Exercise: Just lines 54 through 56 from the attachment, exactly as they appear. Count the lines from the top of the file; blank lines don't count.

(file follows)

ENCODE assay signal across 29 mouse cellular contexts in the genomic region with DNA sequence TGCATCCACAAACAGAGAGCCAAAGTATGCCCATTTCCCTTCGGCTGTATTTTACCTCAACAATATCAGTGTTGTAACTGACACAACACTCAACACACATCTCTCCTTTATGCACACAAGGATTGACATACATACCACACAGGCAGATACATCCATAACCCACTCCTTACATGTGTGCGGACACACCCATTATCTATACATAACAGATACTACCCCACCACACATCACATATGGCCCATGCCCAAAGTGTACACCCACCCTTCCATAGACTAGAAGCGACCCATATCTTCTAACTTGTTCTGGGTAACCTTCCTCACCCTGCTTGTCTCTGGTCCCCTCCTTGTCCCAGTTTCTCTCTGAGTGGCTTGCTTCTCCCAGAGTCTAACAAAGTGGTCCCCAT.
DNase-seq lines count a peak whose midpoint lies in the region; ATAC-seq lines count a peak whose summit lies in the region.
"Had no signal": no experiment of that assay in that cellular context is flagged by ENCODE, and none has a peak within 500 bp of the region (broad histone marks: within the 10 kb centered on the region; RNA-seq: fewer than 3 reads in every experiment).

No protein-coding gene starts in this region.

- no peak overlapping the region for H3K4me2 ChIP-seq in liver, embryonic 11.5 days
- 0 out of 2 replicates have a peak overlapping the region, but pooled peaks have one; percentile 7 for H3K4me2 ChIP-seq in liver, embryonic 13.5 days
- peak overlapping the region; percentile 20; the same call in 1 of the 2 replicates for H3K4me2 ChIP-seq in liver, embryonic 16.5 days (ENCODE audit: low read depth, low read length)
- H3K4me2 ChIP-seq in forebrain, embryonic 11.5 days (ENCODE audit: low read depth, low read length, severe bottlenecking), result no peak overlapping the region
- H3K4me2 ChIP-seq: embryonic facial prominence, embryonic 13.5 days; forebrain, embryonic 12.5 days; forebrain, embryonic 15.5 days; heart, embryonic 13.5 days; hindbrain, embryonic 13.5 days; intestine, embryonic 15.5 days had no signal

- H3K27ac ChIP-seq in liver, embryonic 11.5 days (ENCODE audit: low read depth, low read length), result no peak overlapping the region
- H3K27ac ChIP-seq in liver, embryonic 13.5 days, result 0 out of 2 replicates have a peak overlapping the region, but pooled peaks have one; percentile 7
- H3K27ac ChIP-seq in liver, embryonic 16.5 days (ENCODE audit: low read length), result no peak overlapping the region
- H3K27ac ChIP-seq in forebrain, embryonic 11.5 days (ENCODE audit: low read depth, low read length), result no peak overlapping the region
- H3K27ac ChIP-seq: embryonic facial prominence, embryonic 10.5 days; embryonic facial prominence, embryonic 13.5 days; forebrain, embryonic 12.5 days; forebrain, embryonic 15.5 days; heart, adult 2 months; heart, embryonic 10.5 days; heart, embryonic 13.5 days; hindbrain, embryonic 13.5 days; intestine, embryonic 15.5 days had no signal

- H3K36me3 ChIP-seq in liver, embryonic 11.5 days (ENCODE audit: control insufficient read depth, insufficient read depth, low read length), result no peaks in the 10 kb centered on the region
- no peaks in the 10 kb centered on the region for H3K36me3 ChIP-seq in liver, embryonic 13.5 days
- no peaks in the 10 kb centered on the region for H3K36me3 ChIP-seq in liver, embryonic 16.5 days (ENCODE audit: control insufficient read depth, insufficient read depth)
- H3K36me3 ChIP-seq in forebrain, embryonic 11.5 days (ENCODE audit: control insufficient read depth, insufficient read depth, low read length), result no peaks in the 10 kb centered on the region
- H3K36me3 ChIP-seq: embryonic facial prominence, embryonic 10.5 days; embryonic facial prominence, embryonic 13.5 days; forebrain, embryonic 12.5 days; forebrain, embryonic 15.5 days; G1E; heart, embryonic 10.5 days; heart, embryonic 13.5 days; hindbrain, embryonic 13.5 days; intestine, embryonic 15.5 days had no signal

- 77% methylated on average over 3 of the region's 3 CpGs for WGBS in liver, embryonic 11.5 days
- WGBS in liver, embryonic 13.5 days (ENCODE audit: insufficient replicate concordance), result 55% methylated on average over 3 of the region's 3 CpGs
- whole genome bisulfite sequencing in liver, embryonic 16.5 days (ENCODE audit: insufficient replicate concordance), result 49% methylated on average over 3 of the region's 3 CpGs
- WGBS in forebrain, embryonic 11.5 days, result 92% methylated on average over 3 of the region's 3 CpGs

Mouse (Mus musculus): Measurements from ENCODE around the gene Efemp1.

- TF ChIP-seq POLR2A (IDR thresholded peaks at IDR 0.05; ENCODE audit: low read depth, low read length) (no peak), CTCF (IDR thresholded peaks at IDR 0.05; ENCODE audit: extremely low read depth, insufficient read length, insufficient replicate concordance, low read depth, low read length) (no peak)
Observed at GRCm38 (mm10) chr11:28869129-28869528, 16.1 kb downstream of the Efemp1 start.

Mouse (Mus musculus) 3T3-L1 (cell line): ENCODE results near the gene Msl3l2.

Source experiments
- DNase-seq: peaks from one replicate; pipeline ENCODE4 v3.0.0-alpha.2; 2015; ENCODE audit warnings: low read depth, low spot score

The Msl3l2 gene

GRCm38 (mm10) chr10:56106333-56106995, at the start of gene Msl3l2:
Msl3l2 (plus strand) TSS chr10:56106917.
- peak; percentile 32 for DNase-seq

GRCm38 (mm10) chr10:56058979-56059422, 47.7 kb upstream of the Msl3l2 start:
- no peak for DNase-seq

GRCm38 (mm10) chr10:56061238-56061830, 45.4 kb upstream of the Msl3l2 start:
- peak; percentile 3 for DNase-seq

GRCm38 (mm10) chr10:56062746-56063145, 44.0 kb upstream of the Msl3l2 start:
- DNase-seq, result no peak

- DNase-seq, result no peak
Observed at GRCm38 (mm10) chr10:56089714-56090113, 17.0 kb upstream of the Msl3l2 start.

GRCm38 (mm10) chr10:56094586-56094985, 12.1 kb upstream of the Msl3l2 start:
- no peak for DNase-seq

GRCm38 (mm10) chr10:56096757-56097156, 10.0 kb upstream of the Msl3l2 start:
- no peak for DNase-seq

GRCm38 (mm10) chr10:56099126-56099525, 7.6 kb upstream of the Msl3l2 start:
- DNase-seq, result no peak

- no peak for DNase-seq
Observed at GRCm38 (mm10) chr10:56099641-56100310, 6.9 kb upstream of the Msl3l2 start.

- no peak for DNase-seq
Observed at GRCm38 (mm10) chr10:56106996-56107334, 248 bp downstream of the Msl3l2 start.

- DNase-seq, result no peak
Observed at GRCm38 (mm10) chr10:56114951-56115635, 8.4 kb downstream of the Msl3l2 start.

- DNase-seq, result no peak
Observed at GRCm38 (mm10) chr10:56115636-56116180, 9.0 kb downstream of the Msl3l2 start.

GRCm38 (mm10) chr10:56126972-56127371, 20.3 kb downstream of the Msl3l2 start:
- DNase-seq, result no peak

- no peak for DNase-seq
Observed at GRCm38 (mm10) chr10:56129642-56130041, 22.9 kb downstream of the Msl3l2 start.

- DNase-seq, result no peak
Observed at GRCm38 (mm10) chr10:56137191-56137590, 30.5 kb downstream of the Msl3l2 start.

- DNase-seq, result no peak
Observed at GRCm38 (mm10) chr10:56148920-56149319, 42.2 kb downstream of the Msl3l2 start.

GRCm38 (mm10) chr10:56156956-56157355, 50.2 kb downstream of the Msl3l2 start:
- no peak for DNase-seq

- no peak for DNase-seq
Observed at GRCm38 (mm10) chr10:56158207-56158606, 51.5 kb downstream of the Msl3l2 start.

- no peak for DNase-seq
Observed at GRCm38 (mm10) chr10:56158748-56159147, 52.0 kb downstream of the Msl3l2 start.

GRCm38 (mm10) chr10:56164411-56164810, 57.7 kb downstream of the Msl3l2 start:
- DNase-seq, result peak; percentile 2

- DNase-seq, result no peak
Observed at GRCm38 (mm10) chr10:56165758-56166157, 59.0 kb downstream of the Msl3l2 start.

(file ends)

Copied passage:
- DNase-seq, result no peak
Observed at GRCm38 (mm10) chr10:56115636-56116180, 9.0 kb downstream of the Msl3l2 start.

GRCm38 (mm10) chr10:56126972-56127371, 20.3 kb downstream of the Msl3l2 start: